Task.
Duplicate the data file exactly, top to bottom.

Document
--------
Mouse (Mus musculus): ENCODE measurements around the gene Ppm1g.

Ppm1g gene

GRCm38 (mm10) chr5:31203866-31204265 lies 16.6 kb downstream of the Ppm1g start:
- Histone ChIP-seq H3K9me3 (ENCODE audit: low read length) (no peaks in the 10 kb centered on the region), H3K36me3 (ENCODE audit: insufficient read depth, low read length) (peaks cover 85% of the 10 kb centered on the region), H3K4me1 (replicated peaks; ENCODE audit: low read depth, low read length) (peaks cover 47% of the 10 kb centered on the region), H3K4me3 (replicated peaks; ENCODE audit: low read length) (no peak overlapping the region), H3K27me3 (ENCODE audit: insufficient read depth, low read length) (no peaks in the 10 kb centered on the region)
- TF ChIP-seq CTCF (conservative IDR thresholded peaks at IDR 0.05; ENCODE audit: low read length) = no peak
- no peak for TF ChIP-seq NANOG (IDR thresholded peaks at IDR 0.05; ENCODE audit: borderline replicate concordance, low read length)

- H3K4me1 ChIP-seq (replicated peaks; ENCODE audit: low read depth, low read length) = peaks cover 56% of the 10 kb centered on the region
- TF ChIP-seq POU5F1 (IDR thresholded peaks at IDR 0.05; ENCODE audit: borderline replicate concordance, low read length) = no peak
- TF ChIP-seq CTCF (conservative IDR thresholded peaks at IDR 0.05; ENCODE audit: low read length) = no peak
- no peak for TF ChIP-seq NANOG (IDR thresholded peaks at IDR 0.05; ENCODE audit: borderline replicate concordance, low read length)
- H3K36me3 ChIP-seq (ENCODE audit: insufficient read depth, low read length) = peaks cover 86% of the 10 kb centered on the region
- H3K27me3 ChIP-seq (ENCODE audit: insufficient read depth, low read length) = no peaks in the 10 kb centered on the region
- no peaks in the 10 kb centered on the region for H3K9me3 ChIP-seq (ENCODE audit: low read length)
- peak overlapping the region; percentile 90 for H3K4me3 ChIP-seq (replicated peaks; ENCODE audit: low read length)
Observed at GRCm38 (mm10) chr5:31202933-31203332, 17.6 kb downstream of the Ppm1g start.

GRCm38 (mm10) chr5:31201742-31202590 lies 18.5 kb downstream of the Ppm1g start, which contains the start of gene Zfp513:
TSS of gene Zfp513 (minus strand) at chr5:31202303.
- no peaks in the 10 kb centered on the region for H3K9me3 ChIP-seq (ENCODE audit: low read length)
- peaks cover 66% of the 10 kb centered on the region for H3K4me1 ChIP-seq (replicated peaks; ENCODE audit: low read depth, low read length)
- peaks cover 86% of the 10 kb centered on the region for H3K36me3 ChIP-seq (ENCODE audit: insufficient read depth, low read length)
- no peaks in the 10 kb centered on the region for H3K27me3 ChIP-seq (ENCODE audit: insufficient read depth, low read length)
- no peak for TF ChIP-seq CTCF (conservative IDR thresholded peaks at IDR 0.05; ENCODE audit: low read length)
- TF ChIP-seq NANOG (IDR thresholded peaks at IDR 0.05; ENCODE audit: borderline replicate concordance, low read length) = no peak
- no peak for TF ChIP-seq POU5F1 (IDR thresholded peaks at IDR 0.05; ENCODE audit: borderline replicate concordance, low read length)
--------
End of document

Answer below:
Mouse (Mus musculus): ENCODE measurements around the gene Ppm1g.

Ppm1g gene

GRCm38 (mm10) chr5:31203866-31204265 lies 16.6 kb downstream of the Ppm1g start:
- Histone ChIP-seq H3K9me3 (ENCODE audit: low read length) (no peaks in the 10 kb centered on the region), H3K36me3 (ENCODE audit: insufficient read depth, low read length) (peaks cover 85% of the 10 kb centered on the region), H3K4me1 (replicated peaks; ENCODE audit: low read depth, low read length) (peaks cover 47% of the 10 kb centered on the region), H3K4me3 (replicated peaks; ENCODE audit: low read length) (no peak overlapping the region), H3K27me3 (ENCODE audit: insufficient read depth, low read length) (no peaks in the 10 kb centered on the region)
- TF ChIP-seq CTCF (conservative IDR thresholded peaks at IDR 0.05; ENCODE audit: low read length) = no peak
- no peak for TF ChIP-seq NANOG (IDR thresholded peaks at IDR 0.05; ENCODE audit: borderline replicate concordance, low read length)

- H3K4me1 ChIP-seq (replicated peaks; ENCODE audit: low read depth, low read length) = peaks cover 56% of the 10 kb centered on the region
- TF ChIP-seq POU5F1 (IDR thresholded peaks at IDR 0.05; ENCODE audit: borderline replicate concordance, low read length) = no peak
- TF ChIP-seq CTCF (conservative IDR thresholded peaks at IDR 0.05; ENCODE audit: low read length) = no peak
- no peak for TF ChIP-seq NANOG (IDR thresholded peaks at IDR 0.05; ENCODE audit: borderline replicate concordance, low read length)
- H3K36me3 ChIP-seq (ENCODE audit: insufficient read depth, low read length) = peaks cover 86% of the 10 kb centered on the region
- H3K27me3 ChIP-seq (ENCODE audit: insufficient read depth, low read length) = no peaks in the 10 kb centered on the region
- no peaks in the 10 kb centered on the region for H3K9me3 ChIP-seq (ENCODE audit: low read length)
- peak overlapping the region; percentile 90 for H3K4me3 ChIP-seq (replicated peaks; ENCODE audit: low read length)
Observed at GRCm38 (mm10) chr5:31202933-31203332, 17.6 kb downstream of the Ppm1g start.

GRCm38 (mm10) chr5:31201742-31202590 lies 18.5 kb downstream of the Ppm1g start, which contains the start of gene Zfp513:
TSS of gene Zfp513 (minus strand) at chr5:31202303.
- no peaks in the 10 kb centered on the region for H3K9me3 ChIP-seq (ENCODE audit: low read length)
- peaks cover 66% of the 10 kb centered on the region for H3K4me1 ChIP-seq (replicated peaks; ENCODE audit: low read depth, low read length)
- peaks cover 86% of the 10 kb centered on the region for H3K36me3 ChIP-seq (ENCODE audit: insufficient read depth, low read length)
- no peaks in the 10 kb centered on the region for H3K27me3 ChIP-seq (ENCODE audit: insufficient read depth, low read length)
- no peak for TF ChIP-seq CTCF (conservative IDR thresholded peaks at IDR 0.05; ENCODE audit: low read length)
- TF ChIP-seq NANOG (IDR thresholded peaks at IDR 0.05; ENCODE audit: borderline replicate concordance, low read length) = no peak
- no peak for TF ChIP-seq POU5F1 (IDR thresholded peaks at IDR 0.05; ENCODE audit: borderline replicate concordance, low read length)